Venezuelan President Hugo Chavez has ordered the expropriation of the British agricultural company Agroflora.
The company is a subsidiary of Britain’s Vestey Group that focuses on the commercial production of beef.
Chavez said the company’s 290,000 hectares of farmland would be expropriated and brought under direct “operational and administrative control” of the state through the country’s Food Security and Sovereignty Law.
This law allows the government to forcefully expropriate land in “exceptional circumstances” relating to issues of national food security and the public good.
Chavez said: “This is social property, it cannot be converted, as they have done, into property for just a few people, so they can enrich themselves whilst polluting waterways and rivers.”
Chavez said the nationalistation came after a breakdown in compensation negotiations between the state and the Vestey group, due to the British company’s demands that reparations for the land be paid in US dollars.
“This is the option [forced expropriation], because they don’t want to negotiate and they are asking us for dollars, well, it’s going to have to be forced expropriation then,” said Chavez, who stressed that the company would still receive compensation from the government in Venezuela’s national currency.
Classified as highly fertile type A1 lands, the 11 ranches used by the company for cattle grazing are most appropriate for the cultivation of basic food staples, such as coffee and vegetables.
According to government estimates, the land nationalisation will increase the national distribution of meat and create extensive employment opportunities. More than 500,000 cattle workers are also expected to benefit directly from the nationalisation.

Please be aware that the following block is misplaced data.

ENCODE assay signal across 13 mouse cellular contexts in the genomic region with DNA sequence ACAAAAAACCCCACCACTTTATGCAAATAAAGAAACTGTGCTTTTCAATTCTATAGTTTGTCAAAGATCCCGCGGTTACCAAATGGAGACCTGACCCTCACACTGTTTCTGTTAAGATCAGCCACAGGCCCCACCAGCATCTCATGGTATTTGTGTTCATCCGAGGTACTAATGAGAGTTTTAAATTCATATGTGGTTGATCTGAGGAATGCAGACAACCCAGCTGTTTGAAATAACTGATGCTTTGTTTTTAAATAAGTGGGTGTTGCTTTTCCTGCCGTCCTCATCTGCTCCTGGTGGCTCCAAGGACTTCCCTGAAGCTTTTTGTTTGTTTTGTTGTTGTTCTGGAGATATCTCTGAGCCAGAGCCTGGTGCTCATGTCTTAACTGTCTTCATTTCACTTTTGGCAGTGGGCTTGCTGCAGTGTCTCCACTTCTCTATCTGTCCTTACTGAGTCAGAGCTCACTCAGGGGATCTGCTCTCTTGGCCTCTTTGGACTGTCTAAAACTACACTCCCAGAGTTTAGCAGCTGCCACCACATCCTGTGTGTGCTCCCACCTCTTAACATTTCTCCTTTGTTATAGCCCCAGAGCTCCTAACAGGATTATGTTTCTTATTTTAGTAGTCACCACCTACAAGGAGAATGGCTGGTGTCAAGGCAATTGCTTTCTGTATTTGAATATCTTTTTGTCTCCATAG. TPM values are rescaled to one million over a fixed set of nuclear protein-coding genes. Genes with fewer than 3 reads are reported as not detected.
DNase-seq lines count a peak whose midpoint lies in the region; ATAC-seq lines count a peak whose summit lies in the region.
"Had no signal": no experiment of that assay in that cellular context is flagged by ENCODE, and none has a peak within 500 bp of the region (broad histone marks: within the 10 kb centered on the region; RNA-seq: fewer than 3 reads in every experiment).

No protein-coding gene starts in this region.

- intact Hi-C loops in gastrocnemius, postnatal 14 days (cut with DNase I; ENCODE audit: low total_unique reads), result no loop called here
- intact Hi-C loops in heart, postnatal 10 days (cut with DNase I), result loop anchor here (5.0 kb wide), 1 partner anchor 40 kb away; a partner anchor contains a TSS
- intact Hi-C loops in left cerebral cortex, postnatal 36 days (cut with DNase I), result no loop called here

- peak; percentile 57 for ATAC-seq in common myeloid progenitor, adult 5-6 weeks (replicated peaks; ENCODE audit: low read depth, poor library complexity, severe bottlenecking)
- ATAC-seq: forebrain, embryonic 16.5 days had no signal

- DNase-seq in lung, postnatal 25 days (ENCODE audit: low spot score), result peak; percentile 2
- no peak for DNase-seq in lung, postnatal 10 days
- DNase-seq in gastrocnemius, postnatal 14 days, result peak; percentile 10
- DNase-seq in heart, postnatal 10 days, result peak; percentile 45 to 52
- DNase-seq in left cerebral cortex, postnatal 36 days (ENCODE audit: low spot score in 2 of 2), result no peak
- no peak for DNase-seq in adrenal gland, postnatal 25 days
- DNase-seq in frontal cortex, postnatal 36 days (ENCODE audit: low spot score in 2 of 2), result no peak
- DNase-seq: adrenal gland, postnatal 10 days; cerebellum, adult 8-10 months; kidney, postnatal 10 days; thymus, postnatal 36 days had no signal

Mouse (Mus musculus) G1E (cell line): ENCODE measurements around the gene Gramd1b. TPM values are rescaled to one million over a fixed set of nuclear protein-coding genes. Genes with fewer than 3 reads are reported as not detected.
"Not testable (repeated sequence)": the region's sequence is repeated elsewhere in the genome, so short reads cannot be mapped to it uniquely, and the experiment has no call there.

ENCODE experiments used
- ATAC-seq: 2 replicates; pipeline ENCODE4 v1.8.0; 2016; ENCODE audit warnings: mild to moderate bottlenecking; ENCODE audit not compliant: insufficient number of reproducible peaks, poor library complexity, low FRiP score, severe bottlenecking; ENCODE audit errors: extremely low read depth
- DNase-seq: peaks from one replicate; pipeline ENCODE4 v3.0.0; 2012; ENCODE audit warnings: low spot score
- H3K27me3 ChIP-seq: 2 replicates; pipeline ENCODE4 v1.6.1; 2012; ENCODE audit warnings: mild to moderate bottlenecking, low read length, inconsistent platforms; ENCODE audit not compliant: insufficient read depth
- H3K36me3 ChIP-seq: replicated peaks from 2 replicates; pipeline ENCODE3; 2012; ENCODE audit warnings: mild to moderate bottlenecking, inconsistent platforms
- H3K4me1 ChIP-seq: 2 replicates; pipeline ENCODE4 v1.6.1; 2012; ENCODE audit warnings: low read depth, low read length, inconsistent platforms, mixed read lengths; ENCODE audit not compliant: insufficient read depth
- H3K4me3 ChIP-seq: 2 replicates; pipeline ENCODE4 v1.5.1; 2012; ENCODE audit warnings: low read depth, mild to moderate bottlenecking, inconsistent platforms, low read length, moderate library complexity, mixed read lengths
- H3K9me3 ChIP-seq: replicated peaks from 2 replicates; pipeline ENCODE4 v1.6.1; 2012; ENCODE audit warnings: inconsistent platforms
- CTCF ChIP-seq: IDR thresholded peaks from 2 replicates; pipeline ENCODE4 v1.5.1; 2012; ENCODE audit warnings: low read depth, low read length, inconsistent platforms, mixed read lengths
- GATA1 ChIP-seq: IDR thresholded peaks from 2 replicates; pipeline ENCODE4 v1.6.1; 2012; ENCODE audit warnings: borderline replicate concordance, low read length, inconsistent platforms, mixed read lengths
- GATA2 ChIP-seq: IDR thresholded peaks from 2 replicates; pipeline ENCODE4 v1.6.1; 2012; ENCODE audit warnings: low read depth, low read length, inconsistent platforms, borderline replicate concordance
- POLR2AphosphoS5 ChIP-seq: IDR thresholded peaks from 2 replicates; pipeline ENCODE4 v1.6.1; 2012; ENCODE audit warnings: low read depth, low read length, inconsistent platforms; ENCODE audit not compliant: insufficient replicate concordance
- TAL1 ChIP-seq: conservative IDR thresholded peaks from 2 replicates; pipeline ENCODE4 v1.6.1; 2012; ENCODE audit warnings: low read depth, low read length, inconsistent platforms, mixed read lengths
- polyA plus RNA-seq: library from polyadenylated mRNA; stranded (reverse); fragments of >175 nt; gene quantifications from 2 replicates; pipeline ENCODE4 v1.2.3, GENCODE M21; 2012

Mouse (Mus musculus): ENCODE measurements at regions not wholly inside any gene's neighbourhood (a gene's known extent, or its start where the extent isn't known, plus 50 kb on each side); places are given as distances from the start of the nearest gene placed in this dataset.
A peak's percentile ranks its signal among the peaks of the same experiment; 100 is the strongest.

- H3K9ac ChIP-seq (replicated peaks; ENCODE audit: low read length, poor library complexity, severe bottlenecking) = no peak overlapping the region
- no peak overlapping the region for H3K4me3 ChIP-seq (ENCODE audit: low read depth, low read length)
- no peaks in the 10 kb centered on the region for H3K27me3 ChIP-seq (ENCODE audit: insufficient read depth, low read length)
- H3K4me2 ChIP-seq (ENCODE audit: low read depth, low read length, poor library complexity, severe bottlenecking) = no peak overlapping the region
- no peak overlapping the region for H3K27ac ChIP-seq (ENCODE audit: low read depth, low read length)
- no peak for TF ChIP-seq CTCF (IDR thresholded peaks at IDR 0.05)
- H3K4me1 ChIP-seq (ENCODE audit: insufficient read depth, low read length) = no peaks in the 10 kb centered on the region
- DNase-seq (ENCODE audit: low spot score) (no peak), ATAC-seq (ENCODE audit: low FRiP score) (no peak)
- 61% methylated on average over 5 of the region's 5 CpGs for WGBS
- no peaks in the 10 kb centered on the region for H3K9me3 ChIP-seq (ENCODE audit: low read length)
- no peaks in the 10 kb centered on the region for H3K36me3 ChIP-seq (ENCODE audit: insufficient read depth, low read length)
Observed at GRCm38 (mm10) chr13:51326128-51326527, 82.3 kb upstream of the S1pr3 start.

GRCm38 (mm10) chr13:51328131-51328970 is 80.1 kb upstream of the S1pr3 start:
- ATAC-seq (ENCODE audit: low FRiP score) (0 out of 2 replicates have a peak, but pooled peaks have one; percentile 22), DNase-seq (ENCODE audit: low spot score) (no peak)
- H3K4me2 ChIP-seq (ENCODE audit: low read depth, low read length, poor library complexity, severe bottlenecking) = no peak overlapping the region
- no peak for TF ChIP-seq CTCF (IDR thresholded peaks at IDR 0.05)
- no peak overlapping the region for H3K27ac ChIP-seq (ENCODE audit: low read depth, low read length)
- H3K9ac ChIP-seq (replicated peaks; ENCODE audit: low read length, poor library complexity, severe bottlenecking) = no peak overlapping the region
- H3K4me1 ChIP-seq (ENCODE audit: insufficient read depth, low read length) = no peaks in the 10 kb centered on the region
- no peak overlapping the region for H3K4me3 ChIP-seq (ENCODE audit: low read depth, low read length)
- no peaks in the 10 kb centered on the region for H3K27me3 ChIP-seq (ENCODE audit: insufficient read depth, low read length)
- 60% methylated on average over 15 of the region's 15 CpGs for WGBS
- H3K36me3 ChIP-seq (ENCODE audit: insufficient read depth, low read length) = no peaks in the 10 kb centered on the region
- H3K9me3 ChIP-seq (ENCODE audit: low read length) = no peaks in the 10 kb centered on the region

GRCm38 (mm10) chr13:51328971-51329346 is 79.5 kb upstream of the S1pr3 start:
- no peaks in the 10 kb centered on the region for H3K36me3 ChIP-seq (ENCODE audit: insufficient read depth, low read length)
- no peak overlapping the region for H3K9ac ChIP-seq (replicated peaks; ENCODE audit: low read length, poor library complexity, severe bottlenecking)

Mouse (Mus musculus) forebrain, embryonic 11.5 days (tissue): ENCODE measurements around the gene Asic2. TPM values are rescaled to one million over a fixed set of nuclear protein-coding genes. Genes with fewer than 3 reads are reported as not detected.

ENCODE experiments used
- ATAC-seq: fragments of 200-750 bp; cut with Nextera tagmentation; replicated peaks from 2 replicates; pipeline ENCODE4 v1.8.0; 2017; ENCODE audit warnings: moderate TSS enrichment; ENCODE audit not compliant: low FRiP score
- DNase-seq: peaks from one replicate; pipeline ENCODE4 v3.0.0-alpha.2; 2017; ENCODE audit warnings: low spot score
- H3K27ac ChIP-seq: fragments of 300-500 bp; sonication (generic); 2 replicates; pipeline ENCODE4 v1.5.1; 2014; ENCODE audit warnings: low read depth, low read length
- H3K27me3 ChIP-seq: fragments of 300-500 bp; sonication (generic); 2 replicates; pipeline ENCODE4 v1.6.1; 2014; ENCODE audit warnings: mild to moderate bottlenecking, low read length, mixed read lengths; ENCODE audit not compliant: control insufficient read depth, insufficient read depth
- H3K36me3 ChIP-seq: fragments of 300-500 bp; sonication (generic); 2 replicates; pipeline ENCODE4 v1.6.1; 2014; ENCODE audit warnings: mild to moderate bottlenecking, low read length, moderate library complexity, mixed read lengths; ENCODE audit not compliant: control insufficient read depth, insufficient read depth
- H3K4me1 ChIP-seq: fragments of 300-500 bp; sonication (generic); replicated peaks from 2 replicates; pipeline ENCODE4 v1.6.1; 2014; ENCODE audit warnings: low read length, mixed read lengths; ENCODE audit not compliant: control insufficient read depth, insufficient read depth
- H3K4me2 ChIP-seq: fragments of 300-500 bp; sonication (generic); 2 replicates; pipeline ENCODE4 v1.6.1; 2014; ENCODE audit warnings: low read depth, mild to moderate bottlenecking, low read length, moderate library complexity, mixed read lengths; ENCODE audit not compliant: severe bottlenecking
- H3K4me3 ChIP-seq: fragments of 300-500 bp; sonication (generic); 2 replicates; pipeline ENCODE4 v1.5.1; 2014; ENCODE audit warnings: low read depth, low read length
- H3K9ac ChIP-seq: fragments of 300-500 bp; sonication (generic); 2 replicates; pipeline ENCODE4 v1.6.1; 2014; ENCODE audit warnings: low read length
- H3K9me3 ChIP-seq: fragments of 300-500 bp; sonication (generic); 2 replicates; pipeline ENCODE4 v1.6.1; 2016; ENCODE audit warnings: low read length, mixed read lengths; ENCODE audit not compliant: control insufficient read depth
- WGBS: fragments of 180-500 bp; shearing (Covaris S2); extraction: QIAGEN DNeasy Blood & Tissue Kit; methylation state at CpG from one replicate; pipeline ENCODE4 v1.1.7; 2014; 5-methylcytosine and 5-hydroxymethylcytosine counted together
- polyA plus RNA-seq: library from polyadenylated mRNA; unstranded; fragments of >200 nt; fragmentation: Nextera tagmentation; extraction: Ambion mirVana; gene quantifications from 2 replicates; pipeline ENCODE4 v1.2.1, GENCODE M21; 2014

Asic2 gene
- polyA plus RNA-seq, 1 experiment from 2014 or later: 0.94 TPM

Chavez also announced the creation of a “Social Production Business” (EPS) in Tacariguas on the border between Aragua and Carabobo state. More than 13,000 hectares of land being used for commercial purposes will be expropriated to make way for the EPS.
This will also require a degree of state-sponsored industrialisation.
Chavez said: “We have to keep going into all of these valleys and combating the latifundio [large landed-estates] and the use of the best lands in the Tacarigua valley.”
He approved funds for agricultural projects in the Quibor valley and the expropriation of pig farms alongside the polluted Aragua River.
Chavez said the lands had previously been in the hands of the Venezuelan bourgeoisie, who were not using the terrain effectively and were damaging the environment and the region’s waterways.
These expropriations are the latest step in the government’s policy to promote food sovereignty and increase domestic agricultural production in Venezuela, which suffers historically from a weak agricultural sector related to the high profitability of its oil industry.
When Chavez was first elected in 1999, Venezuela was almost totally reliant on food imports.
The Chavez government has implemented a series of initiatives aimed at stimulating domestic agricultural production.
But Chavez said the expropriations were not just a matter of increasing national production, but a further step towards creating a socialist society.
“Che [Guevara] got it right, this isn’t just about building houses or producing cornflower, it’s about producing a new type of man, a type of new woman, a new society”.
[Abridged from Venezuela Analysis.]